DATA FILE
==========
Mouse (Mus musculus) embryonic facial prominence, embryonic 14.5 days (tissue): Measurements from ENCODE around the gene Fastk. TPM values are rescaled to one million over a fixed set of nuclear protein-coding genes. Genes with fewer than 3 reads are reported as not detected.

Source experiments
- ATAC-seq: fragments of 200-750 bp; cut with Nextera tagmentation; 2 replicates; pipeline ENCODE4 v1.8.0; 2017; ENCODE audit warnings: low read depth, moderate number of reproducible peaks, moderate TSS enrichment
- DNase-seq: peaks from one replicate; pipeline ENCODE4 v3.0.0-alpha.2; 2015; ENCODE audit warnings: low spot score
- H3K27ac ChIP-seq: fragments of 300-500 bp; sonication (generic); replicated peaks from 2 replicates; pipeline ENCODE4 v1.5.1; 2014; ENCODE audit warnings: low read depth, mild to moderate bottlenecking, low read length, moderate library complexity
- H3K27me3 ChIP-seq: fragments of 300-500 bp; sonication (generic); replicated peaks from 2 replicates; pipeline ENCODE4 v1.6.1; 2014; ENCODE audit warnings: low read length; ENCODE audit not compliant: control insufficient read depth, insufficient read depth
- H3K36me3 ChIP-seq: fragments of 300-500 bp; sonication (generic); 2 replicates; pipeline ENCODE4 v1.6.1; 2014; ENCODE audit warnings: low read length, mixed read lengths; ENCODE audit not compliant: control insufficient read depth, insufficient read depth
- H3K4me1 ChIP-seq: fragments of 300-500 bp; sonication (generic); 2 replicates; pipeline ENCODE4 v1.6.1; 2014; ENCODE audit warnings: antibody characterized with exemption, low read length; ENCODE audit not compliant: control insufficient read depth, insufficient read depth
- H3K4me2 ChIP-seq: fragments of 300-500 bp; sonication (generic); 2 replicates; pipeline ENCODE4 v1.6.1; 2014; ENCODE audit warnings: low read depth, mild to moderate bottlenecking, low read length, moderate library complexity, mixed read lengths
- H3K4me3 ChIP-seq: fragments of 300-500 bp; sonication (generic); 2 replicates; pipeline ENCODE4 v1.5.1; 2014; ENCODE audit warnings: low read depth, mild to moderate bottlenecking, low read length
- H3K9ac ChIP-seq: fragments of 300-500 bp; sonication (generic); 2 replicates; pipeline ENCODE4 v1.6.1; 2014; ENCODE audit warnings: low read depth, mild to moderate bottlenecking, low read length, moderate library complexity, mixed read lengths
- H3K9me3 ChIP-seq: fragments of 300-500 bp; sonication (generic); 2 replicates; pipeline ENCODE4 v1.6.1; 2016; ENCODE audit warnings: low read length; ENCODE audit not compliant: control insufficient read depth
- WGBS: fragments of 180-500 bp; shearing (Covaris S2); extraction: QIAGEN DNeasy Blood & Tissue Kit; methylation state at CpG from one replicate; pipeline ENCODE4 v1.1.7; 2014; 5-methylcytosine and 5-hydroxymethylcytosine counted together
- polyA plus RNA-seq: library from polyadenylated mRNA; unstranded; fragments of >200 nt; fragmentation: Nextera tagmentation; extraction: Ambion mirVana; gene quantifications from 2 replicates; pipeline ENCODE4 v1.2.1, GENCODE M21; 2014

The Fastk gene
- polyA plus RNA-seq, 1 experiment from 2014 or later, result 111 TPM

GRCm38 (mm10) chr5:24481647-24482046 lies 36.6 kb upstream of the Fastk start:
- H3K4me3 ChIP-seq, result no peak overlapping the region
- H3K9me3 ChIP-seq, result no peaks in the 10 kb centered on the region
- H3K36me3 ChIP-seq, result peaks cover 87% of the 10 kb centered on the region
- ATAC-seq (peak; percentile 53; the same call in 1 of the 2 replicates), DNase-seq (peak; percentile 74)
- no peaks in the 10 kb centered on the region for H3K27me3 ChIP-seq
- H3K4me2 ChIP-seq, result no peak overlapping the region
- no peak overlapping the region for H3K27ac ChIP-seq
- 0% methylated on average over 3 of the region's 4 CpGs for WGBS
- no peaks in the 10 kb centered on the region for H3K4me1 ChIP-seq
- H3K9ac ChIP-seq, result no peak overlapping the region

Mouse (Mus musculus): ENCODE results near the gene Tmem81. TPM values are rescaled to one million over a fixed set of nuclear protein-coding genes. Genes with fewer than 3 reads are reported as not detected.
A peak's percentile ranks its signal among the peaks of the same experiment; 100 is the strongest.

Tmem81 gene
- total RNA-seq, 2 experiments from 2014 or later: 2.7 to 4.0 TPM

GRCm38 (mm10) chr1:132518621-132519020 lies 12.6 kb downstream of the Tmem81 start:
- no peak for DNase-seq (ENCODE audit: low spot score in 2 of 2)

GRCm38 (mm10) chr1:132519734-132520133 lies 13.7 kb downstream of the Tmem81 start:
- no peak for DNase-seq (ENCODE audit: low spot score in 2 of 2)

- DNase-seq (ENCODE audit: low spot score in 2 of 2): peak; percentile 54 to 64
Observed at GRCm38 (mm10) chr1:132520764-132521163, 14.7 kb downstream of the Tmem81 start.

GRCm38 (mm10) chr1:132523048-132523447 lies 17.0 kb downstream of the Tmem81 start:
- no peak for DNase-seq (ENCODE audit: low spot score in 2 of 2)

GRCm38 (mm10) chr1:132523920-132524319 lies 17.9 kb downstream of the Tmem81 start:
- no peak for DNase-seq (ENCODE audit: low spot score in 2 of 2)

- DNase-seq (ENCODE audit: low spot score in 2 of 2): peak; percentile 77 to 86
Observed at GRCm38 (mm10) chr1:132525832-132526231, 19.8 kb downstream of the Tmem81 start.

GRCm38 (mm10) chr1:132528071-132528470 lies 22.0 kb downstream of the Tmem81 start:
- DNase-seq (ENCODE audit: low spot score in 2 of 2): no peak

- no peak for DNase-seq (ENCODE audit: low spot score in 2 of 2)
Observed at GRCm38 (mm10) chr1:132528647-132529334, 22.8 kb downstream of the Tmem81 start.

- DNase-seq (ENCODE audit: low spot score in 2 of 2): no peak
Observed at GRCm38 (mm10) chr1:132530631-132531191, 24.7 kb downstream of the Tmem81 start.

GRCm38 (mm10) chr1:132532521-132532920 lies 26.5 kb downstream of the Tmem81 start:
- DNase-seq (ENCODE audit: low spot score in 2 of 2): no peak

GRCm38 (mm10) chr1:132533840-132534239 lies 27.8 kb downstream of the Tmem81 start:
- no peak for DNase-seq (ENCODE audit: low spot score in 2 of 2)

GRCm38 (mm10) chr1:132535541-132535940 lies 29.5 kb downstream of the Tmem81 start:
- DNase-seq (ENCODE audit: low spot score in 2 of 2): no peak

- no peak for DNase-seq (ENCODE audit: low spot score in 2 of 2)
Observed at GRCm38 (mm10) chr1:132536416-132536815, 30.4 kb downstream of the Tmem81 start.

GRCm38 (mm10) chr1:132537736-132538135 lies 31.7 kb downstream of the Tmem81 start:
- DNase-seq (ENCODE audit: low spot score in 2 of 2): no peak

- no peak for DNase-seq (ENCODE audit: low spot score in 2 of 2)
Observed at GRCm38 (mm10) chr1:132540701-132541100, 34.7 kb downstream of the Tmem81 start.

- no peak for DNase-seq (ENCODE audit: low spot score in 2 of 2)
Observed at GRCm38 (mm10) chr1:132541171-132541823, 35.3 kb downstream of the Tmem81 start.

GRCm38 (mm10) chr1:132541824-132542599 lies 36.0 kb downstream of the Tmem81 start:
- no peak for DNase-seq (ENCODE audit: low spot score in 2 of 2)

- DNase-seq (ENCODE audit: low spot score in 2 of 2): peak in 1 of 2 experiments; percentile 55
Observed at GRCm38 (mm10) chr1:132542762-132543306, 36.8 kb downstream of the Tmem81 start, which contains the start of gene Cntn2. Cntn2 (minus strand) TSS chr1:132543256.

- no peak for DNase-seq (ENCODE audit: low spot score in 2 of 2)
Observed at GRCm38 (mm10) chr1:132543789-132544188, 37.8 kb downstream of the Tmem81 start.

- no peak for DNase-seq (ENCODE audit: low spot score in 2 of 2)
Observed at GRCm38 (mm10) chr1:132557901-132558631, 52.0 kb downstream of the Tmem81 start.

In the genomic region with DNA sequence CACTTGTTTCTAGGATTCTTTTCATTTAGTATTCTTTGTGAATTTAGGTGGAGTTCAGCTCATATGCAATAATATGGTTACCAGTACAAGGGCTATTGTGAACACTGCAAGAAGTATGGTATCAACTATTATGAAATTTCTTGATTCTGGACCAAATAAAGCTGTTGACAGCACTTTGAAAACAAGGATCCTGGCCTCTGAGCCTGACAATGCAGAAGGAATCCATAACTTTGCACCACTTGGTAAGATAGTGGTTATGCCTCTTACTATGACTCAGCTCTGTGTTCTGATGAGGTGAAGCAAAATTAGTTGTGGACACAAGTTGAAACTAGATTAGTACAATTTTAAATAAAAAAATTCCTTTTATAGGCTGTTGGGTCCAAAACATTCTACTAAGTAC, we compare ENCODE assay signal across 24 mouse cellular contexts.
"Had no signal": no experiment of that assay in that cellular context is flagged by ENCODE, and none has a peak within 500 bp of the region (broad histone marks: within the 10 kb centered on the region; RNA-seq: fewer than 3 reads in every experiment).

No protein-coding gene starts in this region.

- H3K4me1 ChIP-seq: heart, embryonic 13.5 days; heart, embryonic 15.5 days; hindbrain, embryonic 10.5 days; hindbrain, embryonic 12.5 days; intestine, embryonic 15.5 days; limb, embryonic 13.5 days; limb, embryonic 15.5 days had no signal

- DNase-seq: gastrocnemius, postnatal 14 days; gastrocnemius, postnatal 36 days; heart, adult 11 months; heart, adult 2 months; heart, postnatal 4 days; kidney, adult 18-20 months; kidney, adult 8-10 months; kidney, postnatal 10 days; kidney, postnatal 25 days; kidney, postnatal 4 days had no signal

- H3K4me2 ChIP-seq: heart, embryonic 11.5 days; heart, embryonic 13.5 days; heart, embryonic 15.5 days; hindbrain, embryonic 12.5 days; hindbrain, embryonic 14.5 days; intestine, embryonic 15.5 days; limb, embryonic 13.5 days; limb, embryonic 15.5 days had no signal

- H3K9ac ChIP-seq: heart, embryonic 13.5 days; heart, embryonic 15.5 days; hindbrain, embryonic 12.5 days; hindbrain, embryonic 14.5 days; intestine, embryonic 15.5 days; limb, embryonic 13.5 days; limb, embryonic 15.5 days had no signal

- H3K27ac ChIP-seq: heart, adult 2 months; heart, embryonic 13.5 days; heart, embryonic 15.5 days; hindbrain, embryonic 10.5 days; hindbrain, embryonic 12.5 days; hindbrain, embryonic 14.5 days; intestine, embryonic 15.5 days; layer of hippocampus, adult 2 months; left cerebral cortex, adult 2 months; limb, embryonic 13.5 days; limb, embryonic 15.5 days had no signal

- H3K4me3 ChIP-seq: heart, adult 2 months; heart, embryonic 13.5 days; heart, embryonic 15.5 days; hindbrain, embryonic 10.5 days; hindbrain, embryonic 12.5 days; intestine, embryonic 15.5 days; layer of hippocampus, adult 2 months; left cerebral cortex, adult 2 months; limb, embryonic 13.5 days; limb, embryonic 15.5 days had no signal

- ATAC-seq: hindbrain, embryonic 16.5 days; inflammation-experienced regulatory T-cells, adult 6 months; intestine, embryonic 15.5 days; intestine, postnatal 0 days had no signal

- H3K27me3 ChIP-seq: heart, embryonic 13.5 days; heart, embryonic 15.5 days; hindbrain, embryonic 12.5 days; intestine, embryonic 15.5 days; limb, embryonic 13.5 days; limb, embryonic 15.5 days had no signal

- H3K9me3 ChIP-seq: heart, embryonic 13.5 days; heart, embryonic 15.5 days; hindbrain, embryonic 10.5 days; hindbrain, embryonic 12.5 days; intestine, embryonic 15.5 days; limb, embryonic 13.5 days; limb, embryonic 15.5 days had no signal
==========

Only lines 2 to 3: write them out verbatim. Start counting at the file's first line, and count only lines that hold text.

Source experiments
- ATAC-seq: fragments of 200-750 bp; cut with Nextera tagmentation; 2 replicates; pipeline ENCODE4 v1.8.0; 2017; ENCODE audit warnings: low read depth, moderate number of reproducible peaks, moderate TSS enrichment